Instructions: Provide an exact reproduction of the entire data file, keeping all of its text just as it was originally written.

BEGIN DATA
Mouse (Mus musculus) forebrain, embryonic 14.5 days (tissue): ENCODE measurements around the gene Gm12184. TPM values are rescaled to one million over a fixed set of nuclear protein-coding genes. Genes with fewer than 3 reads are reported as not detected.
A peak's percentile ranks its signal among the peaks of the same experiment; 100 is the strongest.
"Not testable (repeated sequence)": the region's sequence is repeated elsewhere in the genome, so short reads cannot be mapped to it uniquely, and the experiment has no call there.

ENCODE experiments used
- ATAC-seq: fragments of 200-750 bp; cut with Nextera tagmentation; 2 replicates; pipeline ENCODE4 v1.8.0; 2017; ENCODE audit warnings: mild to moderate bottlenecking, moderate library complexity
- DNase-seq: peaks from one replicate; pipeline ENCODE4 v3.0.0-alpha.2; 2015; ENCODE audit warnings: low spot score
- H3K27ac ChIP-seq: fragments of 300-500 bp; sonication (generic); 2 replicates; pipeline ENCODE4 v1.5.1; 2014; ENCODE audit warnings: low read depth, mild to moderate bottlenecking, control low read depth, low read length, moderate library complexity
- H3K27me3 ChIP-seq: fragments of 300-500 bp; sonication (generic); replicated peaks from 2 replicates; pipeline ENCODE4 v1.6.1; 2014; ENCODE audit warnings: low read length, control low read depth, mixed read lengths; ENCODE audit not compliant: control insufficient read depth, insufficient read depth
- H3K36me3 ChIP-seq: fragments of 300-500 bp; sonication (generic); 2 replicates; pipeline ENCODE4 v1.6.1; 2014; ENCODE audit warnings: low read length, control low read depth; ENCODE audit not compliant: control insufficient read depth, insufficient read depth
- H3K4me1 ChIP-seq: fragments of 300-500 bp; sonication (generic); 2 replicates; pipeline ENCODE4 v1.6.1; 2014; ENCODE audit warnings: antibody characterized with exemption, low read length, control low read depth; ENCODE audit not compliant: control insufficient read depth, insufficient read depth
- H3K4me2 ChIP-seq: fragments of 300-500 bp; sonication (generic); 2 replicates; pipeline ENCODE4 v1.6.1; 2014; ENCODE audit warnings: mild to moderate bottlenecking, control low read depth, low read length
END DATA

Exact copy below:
Mouse (Mus musculus) forebrain, embryonic 14.5 days (tissue): ENCODE measurements around the gene Gm12184. TPM values are rescaled to one million over a fixed set of nuclear protein-coding genes. Genes with fewer than 3 reads are reported as not detected.
A peak's percentile ranks its signal among the peaks of the same experiment; 100 is the strongest.
"Not testable (repeated sequence)": the region's sequence is repeated elsewhere in the genome, so short reads cannot be mapped to it uniquely, and the experiment has no call there.

ENCODE experiments used
- ATAC-seq: fragments of 200-750 bp; cut with Nextera tagmentation; 2 replicates; pipeline ENCODE4 v1.8.0; 2017; ENCODE audit warnings: mild to moderate bottlenecking, moderate library complexity
- DNase-seq: peaks from one replicate; pipeline ENCODE4 v3.0.0-alpha.2; 2015; ENCODE audit warnings: low spot score
- H3K27ac ChIP-seq: fragments of 300-500 bp; sonication (generic); 2 replicates; pipeline ENCODE4 v1.5.1; 2014; ENCODE audit warnings: low read depth, mild to moderate bottlenecking, control low read depth, low read length, moderate library complexity
- H3K27me3 ChIP-seq: fragments of 300-500 bp; sonication (generic); replicated peaks from 2 replicates; pipeline ENCODE4 v1.6.1; 2014; ENCODE audit warnings: low read length, control low read depth, mixed read lengths; ENCODE audit not compliant: control insufficient read depth, insufficient read depth
- H3K36me3 ChIP-seq: fragments of 300-500 bp; sonication (generic); 2 replicates; pipeline ENCODE4 v1.6.1; 2014; ENCODE audit warnings: low read length, control low read depth; ENCODE audit not compliant: control insufficient read depth, insufficient read depth
- H3K4me1 ChIP-seq: fragments of 300-500 bp; sonication (generic); 2 replicates; pipeline ENCODE4 v1.6.1; 2014; ENCODE audit warnings: antibody characterized with exemption, low read length, control low read depth; ENCODE audit not compliant: control insufficient read depth, insufficient read depth
- H3K4me2 ChIP-seq: fragments of 300-500 bp; sonication (generic); 2 replicates; pipeline ENCODE4 v1.6.1; 2014; ENCODE audit warnings: mild to moderate bottlenecking, control low read depth, low read length